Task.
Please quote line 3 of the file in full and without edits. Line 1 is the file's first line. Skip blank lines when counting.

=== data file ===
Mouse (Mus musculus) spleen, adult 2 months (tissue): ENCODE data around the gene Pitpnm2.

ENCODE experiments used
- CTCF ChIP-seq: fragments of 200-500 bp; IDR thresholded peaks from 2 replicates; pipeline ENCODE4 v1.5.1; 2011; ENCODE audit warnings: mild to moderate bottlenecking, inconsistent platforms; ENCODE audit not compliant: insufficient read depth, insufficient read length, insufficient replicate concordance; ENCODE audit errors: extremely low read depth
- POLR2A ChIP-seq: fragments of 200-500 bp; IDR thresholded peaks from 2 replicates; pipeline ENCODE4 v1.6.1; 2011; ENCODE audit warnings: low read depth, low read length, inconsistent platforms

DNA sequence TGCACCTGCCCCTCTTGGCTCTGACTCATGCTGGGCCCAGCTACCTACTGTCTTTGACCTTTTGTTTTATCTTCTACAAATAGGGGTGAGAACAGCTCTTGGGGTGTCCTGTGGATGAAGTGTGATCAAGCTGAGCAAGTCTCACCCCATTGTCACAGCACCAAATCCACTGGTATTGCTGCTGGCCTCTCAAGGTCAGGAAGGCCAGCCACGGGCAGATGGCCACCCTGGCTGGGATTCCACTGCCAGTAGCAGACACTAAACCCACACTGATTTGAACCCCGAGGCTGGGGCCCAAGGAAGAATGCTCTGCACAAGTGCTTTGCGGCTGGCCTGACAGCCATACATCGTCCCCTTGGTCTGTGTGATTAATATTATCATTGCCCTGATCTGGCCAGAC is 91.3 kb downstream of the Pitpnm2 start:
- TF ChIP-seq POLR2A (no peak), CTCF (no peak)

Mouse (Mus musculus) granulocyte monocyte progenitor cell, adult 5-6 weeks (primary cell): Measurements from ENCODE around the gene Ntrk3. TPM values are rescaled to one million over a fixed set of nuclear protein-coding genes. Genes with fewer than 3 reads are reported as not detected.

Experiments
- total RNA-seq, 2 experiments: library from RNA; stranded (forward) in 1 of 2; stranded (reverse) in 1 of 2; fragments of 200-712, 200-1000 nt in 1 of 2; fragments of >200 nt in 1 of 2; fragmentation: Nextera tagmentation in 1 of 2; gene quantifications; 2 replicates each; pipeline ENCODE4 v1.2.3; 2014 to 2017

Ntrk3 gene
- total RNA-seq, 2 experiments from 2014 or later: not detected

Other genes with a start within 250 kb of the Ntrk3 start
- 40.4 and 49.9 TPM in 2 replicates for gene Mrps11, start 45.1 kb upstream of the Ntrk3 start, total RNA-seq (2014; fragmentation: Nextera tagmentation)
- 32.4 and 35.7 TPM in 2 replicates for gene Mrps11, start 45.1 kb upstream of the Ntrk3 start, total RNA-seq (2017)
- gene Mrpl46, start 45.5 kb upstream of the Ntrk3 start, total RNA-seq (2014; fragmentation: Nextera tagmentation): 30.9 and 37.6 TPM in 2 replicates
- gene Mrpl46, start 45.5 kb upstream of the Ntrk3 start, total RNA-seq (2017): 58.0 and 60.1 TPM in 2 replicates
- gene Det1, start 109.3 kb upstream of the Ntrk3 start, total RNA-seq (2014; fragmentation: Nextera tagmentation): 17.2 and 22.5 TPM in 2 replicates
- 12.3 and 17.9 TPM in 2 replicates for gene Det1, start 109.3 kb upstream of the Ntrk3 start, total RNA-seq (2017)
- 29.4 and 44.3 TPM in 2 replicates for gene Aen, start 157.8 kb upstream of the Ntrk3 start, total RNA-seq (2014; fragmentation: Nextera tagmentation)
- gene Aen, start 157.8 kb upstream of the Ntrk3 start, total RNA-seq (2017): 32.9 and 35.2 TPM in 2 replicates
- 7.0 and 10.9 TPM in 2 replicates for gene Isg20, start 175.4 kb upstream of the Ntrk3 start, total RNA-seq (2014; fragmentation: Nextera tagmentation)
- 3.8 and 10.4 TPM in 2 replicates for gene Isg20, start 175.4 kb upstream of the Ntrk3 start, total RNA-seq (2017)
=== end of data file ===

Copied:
- CTCF ChIP-seq: fragments of 200-500 bp; IDR thresholded peaks from 2 replicates; pipeline ENCODE4 v1.5.1; 2011; ENCODE audit warnings: mild to moderate bottlenecking, inconsistent platforms; ENCODE audit not compliant: insufficient read depth, insufficient read length, insufficient replicate concordance; ENCODE audit errors: extremely low read depth